Did you ever wonder what is the best way to comment on your child’s artwork? Did you ever ask: “What is it?” when shown a drawing, only to receive a blank stare in return? Do you often say a work of art is “Beautifu!” or “Great!” when your child shows it to you?
This week at our staff meeting we discussed a wonderful article on how to talk with children about their art, and especially how to talk with young children who may be “just” scribbling. In early drawing it may be the process of making marks or drawing that is important to the child, and not the picture itself.
Joseph and Marilyn Sparling state: “In talking about the very first scribbles, an adult can mention:
- the child’s movements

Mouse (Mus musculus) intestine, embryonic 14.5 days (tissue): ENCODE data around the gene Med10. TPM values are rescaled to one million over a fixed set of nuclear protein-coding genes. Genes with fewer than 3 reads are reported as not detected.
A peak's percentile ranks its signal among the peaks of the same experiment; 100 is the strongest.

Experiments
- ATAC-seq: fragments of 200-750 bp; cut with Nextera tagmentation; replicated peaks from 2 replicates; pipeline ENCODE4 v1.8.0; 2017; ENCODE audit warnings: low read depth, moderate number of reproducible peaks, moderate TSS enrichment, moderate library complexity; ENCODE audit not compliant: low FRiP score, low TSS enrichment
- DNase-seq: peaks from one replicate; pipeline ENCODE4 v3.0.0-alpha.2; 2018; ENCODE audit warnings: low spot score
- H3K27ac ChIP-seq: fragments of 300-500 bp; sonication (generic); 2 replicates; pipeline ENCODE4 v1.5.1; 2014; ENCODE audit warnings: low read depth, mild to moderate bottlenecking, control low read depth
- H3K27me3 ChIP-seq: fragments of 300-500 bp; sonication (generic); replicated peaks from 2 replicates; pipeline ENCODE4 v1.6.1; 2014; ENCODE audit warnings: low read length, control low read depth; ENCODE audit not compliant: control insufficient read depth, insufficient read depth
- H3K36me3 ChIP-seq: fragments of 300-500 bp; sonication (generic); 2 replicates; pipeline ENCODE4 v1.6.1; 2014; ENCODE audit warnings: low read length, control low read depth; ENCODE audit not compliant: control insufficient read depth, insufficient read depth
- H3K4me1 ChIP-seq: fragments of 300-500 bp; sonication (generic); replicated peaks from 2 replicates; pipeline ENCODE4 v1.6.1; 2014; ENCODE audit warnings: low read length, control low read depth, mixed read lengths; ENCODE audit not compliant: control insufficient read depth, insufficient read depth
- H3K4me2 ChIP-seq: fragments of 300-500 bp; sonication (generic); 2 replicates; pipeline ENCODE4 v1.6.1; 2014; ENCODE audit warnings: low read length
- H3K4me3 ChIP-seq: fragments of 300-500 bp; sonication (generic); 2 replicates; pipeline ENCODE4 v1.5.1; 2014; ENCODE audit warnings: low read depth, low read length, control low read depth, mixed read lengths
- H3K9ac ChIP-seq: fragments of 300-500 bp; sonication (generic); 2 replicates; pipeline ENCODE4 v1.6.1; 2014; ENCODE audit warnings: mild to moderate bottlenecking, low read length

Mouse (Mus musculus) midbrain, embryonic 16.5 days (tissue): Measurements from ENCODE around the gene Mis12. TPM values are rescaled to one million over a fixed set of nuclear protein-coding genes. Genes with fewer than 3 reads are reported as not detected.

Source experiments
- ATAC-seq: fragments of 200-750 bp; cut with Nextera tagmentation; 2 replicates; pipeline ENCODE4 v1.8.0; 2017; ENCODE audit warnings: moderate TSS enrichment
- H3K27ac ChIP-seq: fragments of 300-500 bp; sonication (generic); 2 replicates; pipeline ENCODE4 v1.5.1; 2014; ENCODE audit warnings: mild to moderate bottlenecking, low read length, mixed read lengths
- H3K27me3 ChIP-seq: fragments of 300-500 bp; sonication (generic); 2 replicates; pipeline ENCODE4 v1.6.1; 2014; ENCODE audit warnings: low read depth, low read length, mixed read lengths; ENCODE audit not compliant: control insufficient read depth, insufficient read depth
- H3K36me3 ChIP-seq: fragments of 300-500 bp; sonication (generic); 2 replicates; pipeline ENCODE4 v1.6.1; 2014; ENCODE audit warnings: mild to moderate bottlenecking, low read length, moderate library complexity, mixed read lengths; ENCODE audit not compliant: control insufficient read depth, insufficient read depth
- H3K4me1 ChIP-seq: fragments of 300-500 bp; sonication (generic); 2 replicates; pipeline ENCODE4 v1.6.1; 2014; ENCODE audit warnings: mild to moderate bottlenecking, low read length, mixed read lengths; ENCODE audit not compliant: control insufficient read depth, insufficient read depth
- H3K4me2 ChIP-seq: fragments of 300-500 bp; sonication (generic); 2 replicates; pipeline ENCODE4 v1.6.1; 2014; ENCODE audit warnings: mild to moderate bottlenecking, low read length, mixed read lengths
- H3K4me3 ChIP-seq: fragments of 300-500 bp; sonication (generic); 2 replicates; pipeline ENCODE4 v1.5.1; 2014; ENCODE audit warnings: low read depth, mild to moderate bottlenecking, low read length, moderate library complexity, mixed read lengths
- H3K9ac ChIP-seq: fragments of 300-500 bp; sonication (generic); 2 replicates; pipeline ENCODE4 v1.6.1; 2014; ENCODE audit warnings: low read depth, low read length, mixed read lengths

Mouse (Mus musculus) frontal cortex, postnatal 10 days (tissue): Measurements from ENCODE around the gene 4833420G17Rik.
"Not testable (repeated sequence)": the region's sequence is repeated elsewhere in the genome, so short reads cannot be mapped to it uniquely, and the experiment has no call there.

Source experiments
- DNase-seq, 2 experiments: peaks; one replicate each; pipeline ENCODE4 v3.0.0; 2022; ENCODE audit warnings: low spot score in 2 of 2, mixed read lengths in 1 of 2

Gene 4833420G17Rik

- the way the scribble looks
- the way the child probably felt as he made the drawing.”
When comments are specific and non-judgmental, they encourage intrinsic motivation on the part of young children. It is enough to notice what they are doing, for example, saying: “You made a long straight green line and a wiggly red one,” without making a judgment like “It’s great!”
Specific encouragement contributes to our children becoming life-long learners. Non-specific praise can do the opposite, as the Sparlings write: “Smiling at a child’s drawing, a teacher said, ‘That’s nice.’ With painful honesty the little girl replied ‘Oh, Mrs. Merrill, you say that to everybody!'”
(If you want to read the entire article, please let me know and I will give you a copy. Sparling, Joseph, and Marilyn C. Sparling, “How to Talk to a Scribbler,” Young Children, August 1973.)